Do you want to start an auto repair business and want to know the cost? If YES, here is a cost breakdown to open an auto repair shop and the profit margin/ROI.

An auto repair shop, as the name implies, is a business that repairs faulty automobiles. With millions of vehicles plying the road in the United State, an auto repair shop is indeed a sensible business to venture into. If you’re looking to build your own auto shop from scratch, you’re in for some huge project. You have to obtain all the right equipment and assemble an expert staff. Your staff is in fact what will make or mar your auto repair business.

If you want to run a successful business amidst the competition, you have to ensure that your auto shop is in a high-traffic area, where potential customers in need will happen upon your business. Make sure your shop is within a reasonable distance from local residential areas, since many customers will be paying to have their cars towed to a shop and will take the towing costs into consideration when picking a mechanic.

In designing the shop once you’ve obtained your space, you have to make provision for something like a lobby or sitting area where customers can relax and wait for their cars to get fixed.

How Much Does It Cost to Open an Auto Repair Shop?

Business Capital

Raising capital to startup a business is the least-fun step, but also the most necessary. Expect your startup costs to hover around $50,000, including equipment, rental fees and insurance. These are the bare basics:

  • Diagnostic machine, between $5,000 and $10,000
  • Rental fees for your space, anywhere from $1,500 to $15,000, depending on the size and location
  • Respectable tool set, including specialty tools, around $15,000
  • Lift with installation, about $3,700
  • Insurance costs, about $4,000 a year
  • Business License: $50 to $100

ASE Certifications

$36 registration fee, one time, plus $39 per certification, except L1, L2, and L3 certs which are $78 Your startup costs could range between $25,000 and $75,000 especially if you are planning on keeping some reserve funding to pay rent and other operating expenses during the first several months before you are at a breakeven point.

Operating Expenses for Auto Repair Shop

The easiest way to estimate your operating expenses for your auto shop is based on industry data provided by sources like BizStats. The following categories and expense percentages are taken directly from their research:

  • Officers Compensation – 7.40%
  • Salary/Wages – 12.86%
  • Rent – 6.64%
  • Taxes – 3.21%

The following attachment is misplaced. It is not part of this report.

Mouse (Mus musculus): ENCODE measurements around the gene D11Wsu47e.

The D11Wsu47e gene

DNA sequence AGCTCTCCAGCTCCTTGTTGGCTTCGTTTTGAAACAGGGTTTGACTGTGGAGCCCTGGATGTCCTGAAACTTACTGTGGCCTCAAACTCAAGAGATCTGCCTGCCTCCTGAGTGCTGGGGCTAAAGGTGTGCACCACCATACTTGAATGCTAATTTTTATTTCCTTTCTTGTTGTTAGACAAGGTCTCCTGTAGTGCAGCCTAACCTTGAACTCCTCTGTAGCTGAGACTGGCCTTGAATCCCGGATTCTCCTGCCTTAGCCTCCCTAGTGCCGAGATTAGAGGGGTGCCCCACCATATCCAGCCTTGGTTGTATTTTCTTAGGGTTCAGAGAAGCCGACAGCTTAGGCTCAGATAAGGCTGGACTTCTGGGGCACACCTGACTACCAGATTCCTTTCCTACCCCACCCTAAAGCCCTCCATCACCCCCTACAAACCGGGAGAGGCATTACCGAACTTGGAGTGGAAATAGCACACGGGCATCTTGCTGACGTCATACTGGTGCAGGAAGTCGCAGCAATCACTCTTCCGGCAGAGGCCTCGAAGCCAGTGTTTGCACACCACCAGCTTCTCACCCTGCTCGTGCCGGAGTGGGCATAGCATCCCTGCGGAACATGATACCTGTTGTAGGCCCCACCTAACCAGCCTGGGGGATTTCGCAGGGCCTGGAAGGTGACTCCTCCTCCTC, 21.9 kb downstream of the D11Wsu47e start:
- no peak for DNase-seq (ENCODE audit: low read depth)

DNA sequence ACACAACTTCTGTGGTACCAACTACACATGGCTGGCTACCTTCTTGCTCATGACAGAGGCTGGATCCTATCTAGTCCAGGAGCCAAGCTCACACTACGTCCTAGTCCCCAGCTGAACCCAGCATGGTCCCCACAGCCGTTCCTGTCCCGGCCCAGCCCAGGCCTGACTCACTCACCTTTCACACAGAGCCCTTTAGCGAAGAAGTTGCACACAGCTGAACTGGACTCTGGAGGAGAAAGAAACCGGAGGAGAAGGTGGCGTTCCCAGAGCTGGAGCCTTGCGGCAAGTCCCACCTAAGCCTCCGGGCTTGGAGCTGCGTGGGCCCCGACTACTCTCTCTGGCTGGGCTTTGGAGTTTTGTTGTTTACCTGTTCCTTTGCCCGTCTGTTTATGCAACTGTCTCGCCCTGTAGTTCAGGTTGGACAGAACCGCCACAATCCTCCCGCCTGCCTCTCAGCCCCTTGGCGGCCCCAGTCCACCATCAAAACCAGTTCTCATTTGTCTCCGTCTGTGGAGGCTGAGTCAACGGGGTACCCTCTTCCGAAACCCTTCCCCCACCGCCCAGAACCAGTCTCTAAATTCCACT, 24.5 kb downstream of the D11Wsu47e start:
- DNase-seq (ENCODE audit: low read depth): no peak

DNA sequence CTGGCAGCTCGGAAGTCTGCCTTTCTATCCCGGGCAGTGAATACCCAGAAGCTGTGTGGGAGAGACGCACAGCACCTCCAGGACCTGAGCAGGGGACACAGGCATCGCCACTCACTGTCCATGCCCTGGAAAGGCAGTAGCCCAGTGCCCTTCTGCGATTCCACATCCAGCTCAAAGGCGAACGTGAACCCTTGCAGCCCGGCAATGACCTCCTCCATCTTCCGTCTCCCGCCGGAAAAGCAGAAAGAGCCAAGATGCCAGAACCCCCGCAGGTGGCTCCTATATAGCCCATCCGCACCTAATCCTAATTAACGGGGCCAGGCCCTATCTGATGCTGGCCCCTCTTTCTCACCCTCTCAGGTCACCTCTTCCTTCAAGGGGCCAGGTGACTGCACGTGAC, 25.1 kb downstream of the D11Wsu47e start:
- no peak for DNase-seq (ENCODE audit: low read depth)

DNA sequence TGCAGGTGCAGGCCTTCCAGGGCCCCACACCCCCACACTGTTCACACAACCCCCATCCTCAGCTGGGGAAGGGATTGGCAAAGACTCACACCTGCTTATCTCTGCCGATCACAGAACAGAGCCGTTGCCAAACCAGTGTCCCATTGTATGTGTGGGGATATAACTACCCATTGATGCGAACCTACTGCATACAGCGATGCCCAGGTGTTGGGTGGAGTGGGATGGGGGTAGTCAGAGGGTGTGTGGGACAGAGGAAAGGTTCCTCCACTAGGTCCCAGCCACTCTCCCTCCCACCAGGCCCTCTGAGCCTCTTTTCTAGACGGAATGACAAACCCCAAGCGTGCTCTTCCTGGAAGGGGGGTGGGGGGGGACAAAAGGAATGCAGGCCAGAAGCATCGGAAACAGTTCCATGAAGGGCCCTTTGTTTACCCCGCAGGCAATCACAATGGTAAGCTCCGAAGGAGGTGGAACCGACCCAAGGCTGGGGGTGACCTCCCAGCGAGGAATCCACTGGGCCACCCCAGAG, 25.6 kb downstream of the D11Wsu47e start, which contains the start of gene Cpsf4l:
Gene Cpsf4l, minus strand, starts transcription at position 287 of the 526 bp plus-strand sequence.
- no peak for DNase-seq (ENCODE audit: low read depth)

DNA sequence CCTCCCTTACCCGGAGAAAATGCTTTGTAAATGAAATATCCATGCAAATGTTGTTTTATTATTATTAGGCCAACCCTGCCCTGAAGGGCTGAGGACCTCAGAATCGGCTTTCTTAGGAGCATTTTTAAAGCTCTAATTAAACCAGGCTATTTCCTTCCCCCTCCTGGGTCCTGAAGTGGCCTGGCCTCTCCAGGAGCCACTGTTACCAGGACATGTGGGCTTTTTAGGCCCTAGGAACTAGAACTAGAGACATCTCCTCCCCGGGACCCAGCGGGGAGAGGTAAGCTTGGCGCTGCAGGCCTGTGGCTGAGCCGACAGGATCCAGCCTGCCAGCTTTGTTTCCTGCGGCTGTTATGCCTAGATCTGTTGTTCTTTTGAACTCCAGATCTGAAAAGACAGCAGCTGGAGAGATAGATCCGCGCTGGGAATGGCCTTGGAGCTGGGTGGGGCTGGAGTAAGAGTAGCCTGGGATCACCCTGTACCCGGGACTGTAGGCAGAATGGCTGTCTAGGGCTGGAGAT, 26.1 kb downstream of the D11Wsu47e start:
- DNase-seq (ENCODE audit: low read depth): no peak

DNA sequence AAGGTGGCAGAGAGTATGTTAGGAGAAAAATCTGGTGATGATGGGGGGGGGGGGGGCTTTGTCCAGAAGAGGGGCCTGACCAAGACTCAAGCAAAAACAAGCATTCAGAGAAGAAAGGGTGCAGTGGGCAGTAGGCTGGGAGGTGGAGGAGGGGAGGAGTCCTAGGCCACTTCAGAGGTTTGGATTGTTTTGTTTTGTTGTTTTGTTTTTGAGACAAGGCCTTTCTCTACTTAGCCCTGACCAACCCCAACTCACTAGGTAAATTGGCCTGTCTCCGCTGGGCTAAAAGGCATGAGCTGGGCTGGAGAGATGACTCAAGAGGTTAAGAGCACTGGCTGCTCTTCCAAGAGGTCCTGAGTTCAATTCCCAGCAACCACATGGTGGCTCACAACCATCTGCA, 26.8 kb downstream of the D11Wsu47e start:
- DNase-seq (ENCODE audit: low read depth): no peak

• Advertising – 1.18%
  • Benefits/Pension – 1.28%
  • Repairs – 0.94%
  • Bad debts – 0.11%
  • Other SG&A Exp. – 11.55%
  • Amort. & Dep. – 0.00%
  • Interest Earned – 0.01%
  • Interest Expense – 0.59%
  • Other Income – 0.52%
  • Net Profit – 6.58%

All of these operating expenses are expressed as a percentage of sales. So first you will need to create your sales projections and then you should be able to apply these percentages to your sales.

Average Profit of an Auto Repair Shop

In general, a larger auto repair shop can earn $100,000 per year, and mechanics themselves can make between $30,000 and $50,000 per year. This, of course, will vary depending on your location and area of expertise. Every auto shop’s fees are different.

If you run an independent shop, you will likely charge your clients between $70 and $100 per hour, whereas a shop at a dealership may charge between $80 and $150 per hour. Many shops also have flat rates for certain routine services, like tune-ups and oil changes.

Note that these numbers don’t include employee salaries, a marketing budget, electronics or potential space remodel fees, so you’ll have to budget higher than $50,000 to really get your business off the ground. But for the bare bones, that’s a reliable number.

5 Things That Can Influence your Auto Repair Shop Startup Cost

  • Business permits – find out if your locality requires permits for your operation, and any inspections that may be required. These permits can add up to a tidy sum so you have to make provisions for them.
  • Labor costs – even if you’re a one-man operation, you may need help with manning the phones, handling billing and customer accounts, balancing the bank statements, or even maintaining the workshop. Don’t underestimate the cost (and value) of hiring additional manpower to keep the shop running efficiently.
  • Certifications – many shops advertise that their mechanics are ASE-certified. This may not be important to you initially, but gaining and keeping up certifications could add to your perceived value to customers. So you need to keep this aspect in mind even if you do not have provisions for it at the mean time.
  • Advertising – you may be the greatest mechanic around, but no one will know you’re there if you don’t get the word out. With your own auto repair business, you now have marketing responsibilities. You may want to invest in newspaper advertisements, distributing coupons for reduced-price oil changes, and even creation of a website that makes your presence known. You need to spend money to send out fillers about your new business.
  • Leasing/rental costs – unless you want to start your business from your garage, but if not, you need to lease or rent a place to set up your auto repair shop. This cost may as well take up the bulk of your startup capital. Note that you have to choose a visible location for your business so you can draw in foot traffic. But you also need to know that a good location would cost you more.